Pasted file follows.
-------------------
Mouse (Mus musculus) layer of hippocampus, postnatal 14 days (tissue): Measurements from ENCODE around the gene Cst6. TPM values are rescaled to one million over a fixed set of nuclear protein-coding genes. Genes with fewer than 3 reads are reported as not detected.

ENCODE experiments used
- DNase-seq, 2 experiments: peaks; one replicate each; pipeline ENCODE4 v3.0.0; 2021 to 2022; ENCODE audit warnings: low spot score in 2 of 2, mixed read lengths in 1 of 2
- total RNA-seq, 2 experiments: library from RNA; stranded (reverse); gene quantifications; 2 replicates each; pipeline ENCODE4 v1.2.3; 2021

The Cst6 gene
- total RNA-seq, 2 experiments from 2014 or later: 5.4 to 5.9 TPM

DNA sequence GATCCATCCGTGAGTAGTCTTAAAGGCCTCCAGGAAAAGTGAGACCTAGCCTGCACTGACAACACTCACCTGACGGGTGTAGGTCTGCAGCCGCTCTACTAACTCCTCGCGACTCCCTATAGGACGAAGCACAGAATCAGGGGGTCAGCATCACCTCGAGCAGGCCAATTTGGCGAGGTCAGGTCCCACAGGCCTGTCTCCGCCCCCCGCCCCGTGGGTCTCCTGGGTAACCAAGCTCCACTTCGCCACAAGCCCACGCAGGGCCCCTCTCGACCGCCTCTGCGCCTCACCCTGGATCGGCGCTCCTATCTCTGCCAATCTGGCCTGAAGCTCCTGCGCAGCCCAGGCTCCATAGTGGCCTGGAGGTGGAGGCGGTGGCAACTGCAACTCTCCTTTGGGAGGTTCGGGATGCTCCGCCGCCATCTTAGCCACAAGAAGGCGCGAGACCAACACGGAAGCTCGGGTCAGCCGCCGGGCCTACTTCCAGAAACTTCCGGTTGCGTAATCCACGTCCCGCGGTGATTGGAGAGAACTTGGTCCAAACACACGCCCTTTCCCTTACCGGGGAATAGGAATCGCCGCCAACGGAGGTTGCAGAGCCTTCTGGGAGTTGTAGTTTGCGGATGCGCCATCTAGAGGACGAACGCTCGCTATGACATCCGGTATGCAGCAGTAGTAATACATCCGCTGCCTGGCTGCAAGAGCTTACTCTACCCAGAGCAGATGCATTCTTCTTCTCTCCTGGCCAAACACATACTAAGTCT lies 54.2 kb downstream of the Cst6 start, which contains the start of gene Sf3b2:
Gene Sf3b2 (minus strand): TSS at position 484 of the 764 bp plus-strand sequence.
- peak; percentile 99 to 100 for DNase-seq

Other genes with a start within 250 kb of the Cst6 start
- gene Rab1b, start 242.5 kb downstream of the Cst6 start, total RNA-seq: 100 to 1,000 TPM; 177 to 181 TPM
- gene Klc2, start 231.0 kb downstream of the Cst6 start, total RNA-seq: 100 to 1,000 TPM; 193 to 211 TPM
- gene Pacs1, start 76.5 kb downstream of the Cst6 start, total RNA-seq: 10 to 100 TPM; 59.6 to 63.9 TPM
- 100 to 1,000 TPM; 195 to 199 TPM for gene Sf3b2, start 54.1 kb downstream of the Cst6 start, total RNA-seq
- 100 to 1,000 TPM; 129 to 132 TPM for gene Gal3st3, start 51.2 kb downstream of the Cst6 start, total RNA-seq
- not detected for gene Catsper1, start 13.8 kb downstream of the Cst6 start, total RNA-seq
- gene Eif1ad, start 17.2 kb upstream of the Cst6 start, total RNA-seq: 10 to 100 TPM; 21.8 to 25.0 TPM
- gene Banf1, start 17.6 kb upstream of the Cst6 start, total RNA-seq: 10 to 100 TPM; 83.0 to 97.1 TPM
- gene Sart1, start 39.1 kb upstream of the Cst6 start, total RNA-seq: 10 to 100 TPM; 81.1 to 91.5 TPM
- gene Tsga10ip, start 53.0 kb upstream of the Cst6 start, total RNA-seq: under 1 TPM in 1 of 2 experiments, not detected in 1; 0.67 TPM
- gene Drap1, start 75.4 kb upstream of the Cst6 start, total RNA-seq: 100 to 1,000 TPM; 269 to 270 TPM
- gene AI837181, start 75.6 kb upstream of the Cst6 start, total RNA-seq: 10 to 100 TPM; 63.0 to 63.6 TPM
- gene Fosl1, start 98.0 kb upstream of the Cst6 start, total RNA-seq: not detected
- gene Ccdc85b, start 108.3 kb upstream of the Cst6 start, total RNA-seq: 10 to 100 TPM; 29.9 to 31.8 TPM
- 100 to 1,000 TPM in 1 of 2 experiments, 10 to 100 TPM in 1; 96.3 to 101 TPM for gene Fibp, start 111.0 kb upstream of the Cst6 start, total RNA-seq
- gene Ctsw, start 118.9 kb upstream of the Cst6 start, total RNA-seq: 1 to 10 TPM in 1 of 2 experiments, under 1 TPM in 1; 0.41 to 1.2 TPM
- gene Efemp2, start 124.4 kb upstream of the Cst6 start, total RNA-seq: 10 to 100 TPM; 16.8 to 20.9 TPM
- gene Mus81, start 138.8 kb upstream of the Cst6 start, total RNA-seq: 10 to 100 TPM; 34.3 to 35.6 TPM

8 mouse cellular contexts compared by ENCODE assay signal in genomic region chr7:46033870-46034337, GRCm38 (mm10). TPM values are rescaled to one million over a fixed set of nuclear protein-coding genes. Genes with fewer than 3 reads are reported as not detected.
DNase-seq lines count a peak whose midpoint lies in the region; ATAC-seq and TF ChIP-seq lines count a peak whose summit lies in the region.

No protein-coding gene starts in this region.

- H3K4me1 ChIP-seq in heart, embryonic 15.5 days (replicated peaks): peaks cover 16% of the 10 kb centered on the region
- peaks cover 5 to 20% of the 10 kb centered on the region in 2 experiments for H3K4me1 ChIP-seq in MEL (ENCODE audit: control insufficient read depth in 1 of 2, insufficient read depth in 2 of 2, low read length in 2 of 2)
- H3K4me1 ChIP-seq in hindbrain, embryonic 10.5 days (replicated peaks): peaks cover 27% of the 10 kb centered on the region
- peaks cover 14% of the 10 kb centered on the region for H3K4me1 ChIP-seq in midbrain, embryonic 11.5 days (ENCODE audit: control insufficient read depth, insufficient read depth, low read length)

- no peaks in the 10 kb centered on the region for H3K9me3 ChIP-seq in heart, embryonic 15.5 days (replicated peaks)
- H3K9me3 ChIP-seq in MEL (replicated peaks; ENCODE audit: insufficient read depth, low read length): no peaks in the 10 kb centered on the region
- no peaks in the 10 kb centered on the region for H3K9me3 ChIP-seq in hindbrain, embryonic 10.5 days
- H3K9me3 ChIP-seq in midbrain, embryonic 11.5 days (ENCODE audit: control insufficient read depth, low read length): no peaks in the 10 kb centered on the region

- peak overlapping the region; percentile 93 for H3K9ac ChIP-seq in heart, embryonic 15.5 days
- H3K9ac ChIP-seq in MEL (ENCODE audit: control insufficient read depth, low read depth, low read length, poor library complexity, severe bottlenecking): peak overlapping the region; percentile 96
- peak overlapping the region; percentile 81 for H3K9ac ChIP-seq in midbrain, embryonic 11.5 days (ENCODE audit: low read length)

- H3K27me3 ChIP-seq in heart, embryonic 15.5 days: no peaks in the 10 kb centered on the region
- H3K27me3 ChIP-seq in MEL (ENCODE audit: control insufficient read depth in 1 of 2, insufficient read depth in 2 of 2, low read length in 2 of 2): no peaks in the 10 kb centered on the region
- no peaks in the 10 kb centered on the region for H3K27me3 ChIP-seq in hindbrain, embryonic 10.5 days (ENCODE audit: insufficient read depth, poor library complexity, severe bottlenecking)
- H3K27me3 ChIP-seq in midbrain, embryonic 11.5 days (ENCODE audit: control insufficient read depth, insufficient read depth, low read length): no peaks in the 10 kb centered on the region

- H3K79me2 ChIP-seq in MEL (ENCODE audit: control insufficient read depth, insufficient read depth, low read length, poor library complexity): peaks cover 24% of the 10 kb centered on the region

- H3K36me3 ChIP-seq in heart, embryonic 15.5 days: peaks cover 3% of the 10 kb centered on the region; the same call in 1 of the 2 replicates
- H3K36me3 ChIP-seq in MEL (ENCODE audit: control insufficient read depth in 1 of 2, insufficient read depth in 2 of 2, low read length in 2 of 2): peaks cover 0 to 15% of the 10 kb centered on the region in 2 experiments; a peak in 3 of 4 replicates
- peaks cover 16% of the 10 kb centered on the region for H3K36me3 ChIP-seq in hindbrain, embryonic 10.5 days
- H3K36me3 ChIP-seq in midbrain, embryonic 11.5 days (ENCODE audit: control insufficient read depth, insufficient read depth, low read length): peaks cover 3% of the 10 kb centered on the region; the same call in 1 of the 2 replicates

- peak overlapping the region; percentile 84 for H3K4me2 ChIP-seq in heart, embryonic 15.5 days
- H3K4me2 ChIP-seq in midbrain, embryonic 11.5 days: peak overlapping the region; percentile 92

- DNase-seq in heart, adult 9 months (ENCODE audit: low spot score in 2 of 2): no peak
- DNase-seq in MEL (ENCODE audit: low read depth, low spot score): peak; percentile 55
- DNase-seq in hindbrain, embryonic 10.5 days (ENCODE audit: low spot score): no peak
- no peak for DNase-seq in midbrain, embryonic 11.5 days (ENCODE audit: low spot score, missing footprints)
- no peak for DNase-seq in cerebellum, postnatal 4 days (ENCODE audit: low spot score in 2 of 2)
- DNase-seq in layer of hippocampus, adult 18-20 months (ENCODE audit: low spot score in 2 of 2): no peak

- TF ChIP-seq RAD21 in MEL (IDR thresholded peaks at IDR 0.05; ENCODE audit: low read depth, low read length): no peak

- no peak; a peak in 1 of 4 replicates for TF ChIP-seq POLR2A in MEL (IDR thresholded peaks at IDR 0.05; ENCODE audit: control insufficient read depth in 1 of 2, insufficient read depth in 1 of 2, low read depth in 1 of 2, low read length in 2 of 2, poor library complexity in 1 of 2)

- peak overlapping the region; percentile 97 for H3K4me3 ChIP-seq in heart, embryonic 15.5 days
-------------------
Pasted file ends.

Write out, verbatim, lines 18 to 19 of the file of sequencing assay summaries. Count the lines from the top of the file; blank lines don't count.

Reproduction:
- gene Banf1, start 17.6 kb upstream of the Cst6 start, total RNA-seq: 10 to 100 TPM; 83.0 to 97.1 TPM
- gene Sart1, start 39.1 kb upstream of the Cst6 start, total RNA-seq: 10 to 100 TPM; 81.1 to 91.5 TPM